Subsurface currents

A subsurface current is an oceanic current that runs beneath surface currents.[1] Examples include the Equatorial Undercurrents of the Pacific, Atlantic, and Indian Oceans, the California Undercurrent,[2] and the Agulhas Undercurrent,[3] the deep thermohaline circulation in the Atlantic, and bottom gravity currents near Antarctica. The forcing mechanisms vary for these different types of subsurface currents.

Density current

The most common of these is the density current, epitomized by the Thermohaline current. The density current works on a basic principle: the denser water sinks to the bottom, separating from the less dense water, and causing an opposite reaction from it. There are numerous factors controlling density.

Salinity

One is the salinity of water, a prime example of this being the Mediterranean/Atlantic exchange. The saltier waters of the Mediterranean sink to the bottom and flow along there, until they reach the ledge between the two bodies of water. At this point, they rush over the ledge into the Atlantic, pushing the less saline surface water into the Mediterranean.

Temperature

Another factor of density is temperature. Thermohaline (literally meaning heat-salty) currents are very influenced by heat. Cold water from glaciers, icebergs, etc. descends to join the ultra-deep, cold section of the worldwide Thermohaline current. After spending an exceptionally long time in the depths, it eventually heats up, rising to join the higher Thermohaline current section. Because of the temperature and expansiveness of the Thermohaline current, it is substantially slower, taking nearly 1000 years to run its worldwide circuit.

Turbidity current

One factor of density is so unique that it warrants its own current type. This is the turbidity current. Turbidity current is caused when the density of water is increased by sediment. This current is the underwater equivalent of a landslide. When sediment increases the density of the water, it falls to the bottom, and then follows the form of the land. In doing so, the sediment inside the current gathers more from the ocean bed, which in turn gathers more, and so on. As a limited amount of sediment can be carried by a certain amount of water, more water must become laded with sediment, until a huge, destructive current is washing down some marine hillside. It is theorized that submarine depths, such as the Marianas Trench have been caused in part by this action. There is one additional effect of turbidity currents: upwelling. All of the water rushing into ocean valleys displaces a significant amount of water. This water literally has nowhere to go but up. The upwelling current goes almost straight up. This spreads the nutrient rich ocean life to the surface, feeding some of the world’s largest fisheries. This current also helps Thermohaline currents return to the surface.

Ekman Spiral

An entirely different class of subsurface current is caused by friction with surface currents and objects. When the wind or some other surface force compels surface currents into motion, some of this is translated into subsurface motion. The Ekman Spiral, named after Vagn Walfrid Ekman, is the standard for this transfer of energy. The Ekman Spiral works as follows: when the surface moves, the subsurface inherits some -but not all- of this motion. Due to the Coriolis Effect, however, the current moves at a 45˚ angle to the right of the first (left in the Southern Hemisphere). The current below is slower yet, and moves at a 45˚ angle to the right. This process continues in the same manner, until, at about 100 meters below the surface, the current is moving in the opposite direction of the surface current.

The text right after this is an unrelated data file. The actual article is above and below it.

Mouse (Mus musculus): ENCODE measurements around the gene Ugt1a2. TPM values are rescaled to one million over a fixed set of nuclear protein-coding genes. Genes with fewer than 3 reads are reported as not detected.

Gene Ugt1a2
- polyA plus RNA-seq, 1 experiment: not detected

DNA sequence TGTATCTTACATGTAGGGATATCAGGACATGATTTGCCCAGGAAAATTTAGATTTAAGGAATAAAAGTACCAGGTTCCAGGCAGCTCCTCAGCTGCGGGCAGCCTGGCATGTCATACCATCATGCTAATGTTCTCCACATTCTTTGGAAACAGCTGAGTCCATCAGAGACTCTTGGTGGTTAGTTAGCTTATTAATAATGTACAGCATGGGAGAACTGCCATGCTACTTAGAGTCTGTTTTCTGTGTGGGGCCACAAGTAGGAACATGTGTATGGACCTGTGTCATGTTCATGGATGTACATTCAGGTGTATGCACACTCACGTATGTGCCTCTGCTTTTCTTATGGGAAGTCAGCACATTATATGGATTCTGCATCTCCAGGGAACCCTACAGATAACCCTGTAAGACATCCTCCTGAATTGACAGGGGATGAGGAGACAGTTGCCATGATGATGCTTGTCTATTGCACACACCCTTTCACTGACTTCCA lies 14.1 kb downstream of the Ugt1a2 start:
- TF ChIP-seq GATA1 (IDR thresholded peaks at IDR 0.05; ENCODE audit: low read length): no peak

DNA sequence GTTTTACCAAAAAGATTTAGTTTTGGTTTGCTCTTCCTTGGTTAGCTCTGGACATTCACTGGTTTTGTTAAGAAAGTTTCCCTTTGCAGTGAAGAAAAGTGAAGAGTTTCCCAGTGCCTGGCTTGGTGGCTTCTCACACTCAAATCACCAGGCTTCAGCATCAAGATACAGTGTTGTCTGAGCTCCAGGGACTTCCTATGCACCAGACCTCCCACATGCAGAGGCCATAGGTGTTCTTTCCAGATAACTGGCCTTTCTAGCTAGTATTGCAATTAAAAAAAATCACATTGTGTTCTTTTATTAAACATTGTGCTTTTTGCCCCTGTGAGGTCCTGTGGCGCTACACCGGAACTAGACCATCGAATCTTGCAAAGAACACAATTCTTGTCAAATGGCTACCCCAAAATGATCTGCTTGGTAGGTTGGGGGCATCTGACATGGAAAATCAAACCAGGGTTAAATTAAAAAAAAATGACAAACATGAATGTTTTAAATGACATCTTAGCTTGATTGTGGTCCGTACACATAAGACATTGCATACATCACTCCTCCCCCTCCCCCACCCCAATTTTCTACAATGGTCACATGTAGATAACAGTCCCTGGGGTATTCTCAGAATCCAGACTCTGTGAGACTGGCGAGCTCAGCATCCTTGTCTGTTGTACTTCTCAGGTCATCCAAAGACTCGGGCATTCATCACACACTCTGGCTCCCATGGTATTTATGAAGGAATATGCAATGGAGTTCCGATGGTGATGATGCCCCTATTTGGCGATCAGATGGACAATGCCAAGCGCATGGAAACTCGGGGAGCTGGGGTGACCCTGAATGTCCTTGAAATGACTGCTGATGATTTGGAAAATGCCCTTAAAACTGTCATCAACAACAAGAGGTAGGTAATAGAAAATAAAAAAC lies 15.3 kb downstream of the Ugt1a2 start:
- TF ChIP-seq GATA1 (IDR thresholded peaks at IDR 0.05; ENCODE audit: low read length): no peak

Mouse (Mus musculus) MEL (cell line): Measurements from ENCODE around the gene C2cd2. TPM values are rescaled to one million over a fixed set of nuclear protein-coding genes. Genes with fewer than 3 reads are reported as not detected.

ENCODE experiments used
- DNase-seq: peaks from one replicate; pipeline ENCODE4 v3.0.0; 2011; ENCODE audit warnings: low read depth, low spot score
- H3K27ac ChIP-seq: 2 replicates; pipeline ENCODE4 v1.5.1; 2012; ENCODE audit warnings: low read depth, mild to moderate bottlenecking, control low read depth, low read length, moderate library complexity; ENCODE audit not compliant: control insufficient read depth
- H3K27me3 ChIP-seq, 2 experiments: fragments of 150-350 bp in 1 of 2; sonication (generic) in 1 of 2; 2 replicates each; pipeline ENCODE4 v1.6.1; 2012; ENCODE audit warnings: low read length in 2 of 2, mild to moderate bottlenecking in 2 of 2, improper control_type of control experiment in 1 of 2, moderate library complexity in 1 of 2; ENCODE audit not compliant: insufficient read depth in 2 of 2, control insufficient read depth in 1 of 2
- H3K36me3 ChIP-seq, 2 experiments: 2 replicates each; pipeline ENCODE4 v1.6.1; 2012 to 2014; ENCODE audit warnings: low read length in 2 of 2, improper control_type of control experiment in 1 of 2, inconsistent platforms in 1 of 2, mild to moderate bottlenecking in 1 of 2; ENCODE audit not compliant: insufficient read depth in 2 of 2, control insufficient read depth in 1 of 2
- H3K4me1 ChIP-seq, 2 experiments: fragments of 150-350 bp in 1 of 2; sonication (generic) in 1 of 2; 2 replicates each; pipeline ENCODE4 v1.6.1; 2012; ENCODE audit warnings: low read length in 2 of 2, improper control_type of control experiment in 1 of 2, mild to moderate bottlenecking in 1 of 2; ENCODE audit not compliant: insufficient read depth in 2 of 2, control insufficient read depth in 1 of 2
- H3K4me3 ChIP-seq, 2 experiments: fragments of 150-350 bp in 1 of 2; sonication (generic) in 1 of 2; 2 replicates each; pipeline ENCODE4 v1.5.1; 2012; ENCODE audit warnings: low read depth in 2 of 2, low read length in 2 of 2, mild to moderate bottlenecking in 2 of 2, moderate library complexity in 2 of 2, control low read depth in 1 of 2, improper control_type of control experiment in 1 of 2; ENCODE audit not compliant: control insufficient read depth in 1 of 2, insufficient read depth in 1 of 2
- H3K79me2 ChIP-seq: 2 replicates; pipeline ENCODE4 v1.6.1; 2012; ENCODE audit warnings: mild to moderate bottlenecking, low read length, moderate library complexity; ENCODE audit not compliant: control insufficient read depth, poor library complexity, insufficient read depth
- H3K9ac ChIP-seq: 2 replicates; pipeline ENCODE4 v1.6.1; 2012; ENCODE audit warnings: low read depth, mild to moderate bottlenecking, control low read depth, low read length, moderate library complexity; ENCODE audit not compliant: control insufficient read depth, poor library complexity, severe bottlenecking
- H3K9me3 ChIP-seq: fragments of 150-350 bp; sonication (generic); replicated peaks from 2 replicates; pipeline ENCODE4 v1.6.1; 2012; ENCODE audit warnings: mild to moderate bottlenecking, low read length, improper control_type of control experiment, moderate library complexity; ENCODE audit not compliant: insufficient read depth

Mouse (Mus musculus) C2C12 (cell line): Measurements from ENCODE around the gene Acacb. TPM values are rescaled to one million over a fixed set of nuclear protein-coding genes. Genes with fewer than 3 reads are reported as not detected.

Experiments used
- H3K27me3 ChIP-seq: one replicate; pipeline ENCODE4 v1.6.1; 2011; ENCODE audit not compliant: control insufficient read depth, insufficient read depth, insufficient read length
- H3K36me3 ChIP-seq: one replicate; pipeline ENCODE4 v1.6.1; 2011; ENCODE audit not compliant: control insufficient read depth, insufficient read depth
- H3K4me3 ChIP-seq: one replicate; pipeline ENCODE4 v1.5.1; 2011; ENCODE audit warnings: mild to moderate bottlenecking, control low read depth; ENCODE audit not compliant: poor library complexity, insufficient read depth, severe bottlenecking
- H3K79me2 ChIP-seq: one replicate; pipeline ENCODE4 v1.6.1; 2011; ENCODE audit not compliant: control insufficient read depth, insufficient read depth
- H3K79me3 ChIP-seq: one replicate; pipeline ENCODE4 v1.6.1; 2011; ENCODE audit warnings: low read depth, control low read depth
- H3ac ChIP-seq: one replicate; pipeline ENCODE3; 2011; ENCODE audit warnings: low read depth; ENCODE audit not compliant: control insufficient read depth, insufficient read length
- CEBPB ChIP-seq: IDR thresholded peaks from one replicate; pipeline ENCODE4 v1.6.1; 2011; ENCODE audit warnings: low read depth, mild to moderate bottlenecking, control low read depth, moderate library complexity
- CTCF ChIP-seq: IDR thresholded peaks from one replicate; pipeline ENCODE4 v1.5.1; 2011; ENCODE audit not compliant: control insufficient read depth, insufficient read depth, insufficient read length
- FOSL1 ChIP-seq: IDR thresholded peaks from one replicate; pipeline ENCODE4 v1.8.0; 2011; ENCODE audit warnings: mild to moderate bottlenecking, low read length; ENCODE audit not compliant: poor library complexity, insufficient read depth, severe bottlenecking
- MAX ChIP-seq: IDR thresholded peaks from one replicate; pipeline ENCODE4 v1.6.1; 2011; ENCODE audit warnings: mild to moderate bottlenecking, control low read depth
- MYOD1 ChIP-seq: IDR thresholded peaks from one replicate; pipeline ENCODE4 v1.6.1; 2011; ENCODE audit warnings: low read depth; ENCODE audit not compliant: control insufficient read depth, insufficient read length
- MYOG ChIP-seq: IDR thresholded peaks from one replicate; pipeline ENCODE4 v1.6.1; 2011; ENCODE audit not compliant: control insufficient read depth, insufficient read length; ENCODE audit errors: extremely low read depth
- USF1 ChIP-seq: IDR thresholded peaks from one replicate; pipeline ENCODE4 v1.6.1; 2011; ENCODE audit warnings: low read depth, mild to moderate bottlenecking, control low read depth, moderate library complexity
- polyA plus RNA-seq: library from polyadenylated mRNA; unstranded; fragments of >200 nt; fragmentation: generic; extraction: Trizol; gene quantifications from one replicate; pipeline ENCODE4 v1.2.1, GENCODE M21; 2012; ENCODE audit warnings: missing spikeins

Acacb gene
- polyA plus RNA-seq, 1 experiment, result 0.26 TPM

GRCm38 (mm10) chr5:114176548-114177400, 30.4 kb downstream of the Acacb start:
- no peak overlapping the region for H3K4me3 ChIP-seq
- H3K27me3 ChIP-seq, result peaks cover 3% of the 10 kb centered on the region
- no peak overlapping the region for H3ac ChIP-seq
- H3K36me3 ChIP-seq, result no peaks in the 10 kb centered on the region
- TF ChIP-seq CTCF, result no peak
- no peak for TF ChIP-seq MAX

Subsidence

The final type of subsurface current is subsidence, caused when forces push water against some obstacle (like a rock), causing it to pile up there. The water at the bottom of the pileup flows away from it, causing a subsidence current.

Wave Patterns

Various subsurface currents conflict at times, causing bizarre wave patterns. One of the most noticeable of these is the Maelstrom. The word is derived from Nordic words meaning to grind and stream. Essentially, the maelstrom is a large, very powerful whirlpool, a large swirling body of water being drawn down and inward toward its center. This is usually the result of tidal currents.

Effect

Subsurface currents have a large effect on life on earth. They flow beneath the surface of the water, allowing them to be relatively free of external influence. Thus, they function like clockwork, providing nutrient transportation, water transfer, etc., as well as affecting the ocean floor and submarine processes.

See also

References

  1. ^ "subsurface current". Glossary of Meteorology. American Meteorological Society.
  2. ^ Pierce, S. D. et al (2000). "[Pierce, S.D.; Smith, R.L.; Kosro, P.M.; Barth, J.A.; Wilson, C.D. (May 2000). "Continuity of the poleward undercurrent along the eastern boundary of the mid-latitude north Pacific". Deep-Sea Research Part II: Topical Studies in Oceanography. 47 (5–6): 811–829. doi:10.1016/S0967-0645(99)00128-9.
  3. ^ Beal, Lisa M. (2009). "A time-series of Agulhas Undercurrent transport". J. Phys. Oceanogr. 39 (10): 2436–50. doi:10.1175/2009JPO4195.1.
Alboran Sea

The Alboran Sea from Arabic (al-bahran, البحران) is the westernmost portion of the Mediterranean Sea, lying between the Iberian Peninsula and the north of Africa (Spain on the north and Morocco and Algeria on the south). The Strait of Gibraltar, which lies at the west end of the Alboran Sea, connects the Mediterranean with the Atlantic Ocean.